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Council on Foreign Relations Daily News Brief
July 25, 2013

Top of the Agenda

Top of the Agenda: China Charges Bo Xilai With Graft

Kim Kyung Hoon/Courtesy Reuters  

Kim Kyung Hoon/Courtesy Reuters

China has charged disgraced politician Bo Xilai, the former Communist Party chief of Chongqing, with bribery, corruption, and abuse of power, paving the way for a trial (SCMP) that caps one of the country's most significant political scandals. Bo, once a rising star within the CCP, was expelled from the party last year after a scandal surrounding the murder of a British businessman for which his wife was jailed. Observers say the incident exposed deep rifts (Reuters) within the party between Bo's leftist backers nostalgic for the revolutionary era of Mao Zedong, and reformers who advocate faster political and economic reforms.

Analysis

"Party leaders, whatever their views on constitutionalism and judicial independence, might easily disagree about the detailed issues that prosecution involves. Should Bo only be charged with bribery, abuse of power and embezzlement, as the 'internal report' indicates? What kind of 'public' trial should he have?" writes Jerome Cohen for the South China Morning Post.

"The publishing of the indictment means that the trial is now imminent and the country's new leaders have judged the timing to be right for such a politically sensitive trial, perhaps wanting to get it out of the way ahead of the big economic planning meeting in the autumn," writes John Sudworth for the BBC.

"The party apparently considered a confrontational public trial too risky, and powerful factions within it had been uneasy about punishing Bo too severely. Although trial outcomes in China are routinely determined in advance by the party, a damaging standoff had developed in Bo's case, according to party watchers," writes Simon Denyer for The Washington Post.

 

PACIFIC RIM

Shinzo Abe Begins Third ASEAN Trip

Japanese Prime Minister Shinzo Abe launched his third trip (KyodoNews) to Southeast Asia since retaking office late last year, aiming to deepen ties with ASEAN nations on visits to Malaysia, Singapore, and the Philippines.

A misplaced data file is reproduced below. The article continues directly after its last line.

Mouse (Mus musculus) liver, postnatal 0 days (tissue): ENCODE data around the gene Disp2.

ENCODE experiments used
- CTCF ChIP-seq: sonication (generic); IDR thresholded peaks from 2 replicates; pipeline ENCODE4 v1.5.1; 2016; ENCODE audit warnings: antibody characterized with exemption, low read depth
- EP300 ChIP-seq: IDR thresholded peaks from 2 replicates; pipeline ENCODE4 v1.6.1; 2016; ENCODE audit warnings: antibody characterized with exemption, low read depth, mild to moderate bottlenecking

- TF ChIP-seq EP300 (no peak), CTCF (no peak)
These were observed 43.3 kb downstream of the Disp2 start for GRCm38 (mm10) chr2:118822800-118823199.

CFR's Sheila Smith discusses Abe's recent victory in Japan's Upper House elections in this blog post.

 

SOUTH AND CENTRAL ASIA

Pakistan Parties Name Candidates

Pakistan's political parties chose their nominees (al-Jazeera) for the upcoming presidential election to take place on July 30. The ruling Pakistan Muslim League party nominated Mamnoon Hussain, a former governor of southern Sindh province, who is a favorite to win the poll.

AFGHANISTAN: The CIA has begun closing secret bases (WaPo) in Afghanistan, marking the beginning of its drawdown from the region. The agency will reduce its bases there from twelve to as few as six.

In this op-ed, CFR's Gayle Lemmon writes that the Obama administration should have a frank discussion about a long-term strategy for Afghanistan beyond the 2014 troop withdrawal.

 

MIDDLE EAST

Egypt General Calls for Demonstration

Egypt's top general asked Egyptians to demonstrate (WSJ) on Friday in support of the military's right to confront backers of ousted President Mohammed Morsi. Washington consequently said it would suspend a planned delivery of F-16 fighter jets to Egypt's military.

Jonathan A.C. Brown discusses the dim prospects for Egypt's Salafis in this interview.

LIBYA: Unidentified attackers fired a rocket-propelled grenade (LibyaHerald) at the United Arab Emirates embassy in Tripoli on Thursday in the latest bombing in the country.

 

AFRICA

Togo Votes

Togo citizens are heading to polls (BBC) in long-delayed parliamentary elections that will likely foreshadow the results of the presidential elections next year. Experts say it could expose power weaknesses of the ruling Gnassingbe family, which been in control for more than four decades.

SUDAN: The African Union asked Sudan to extend a deadline (Reuters) that would have cut off oil flows to South Sudan in a bid to keep crucial oil exports going.

 

EUROPE

Snowden Not Yet Clear to Enter Russia

Russian news agencies reported on Wednesday that its migration agencies had issued a certificate (NYT) confirming former NSA contractor Edward Snowden's application for asylum and his permission to pass through Russian border control. However, Snowden's lawyer said the certificate had not been received.

GERMANY: Ahead of Germany's general election, the country's federal auditors accused the defense ministry on Wednesday of failing to impose cost control (FT) on a development program for unmanned drones.

 

AMERICAS

Obama Nominates Caroline Kennedy as Ambassador to Japan

President Barack Obama announced his nomination of Caroline Kennedy (LAT), the daughter of former president John F. Kennedy, as the next U.S. ambassador to Japan. The move comes as Japan is embroiled in a territorial conflict with China and is struggling to restore the nation's economy.

BRAZIL: Pope Francis, on a trip to Brazil, warned Latin America against legalizing narcotics (MercoPress). Guatemala's president has called for the legalization of drugs--a vision shared by ex-leaders in Brazil, Mexico, and Colombia.

 

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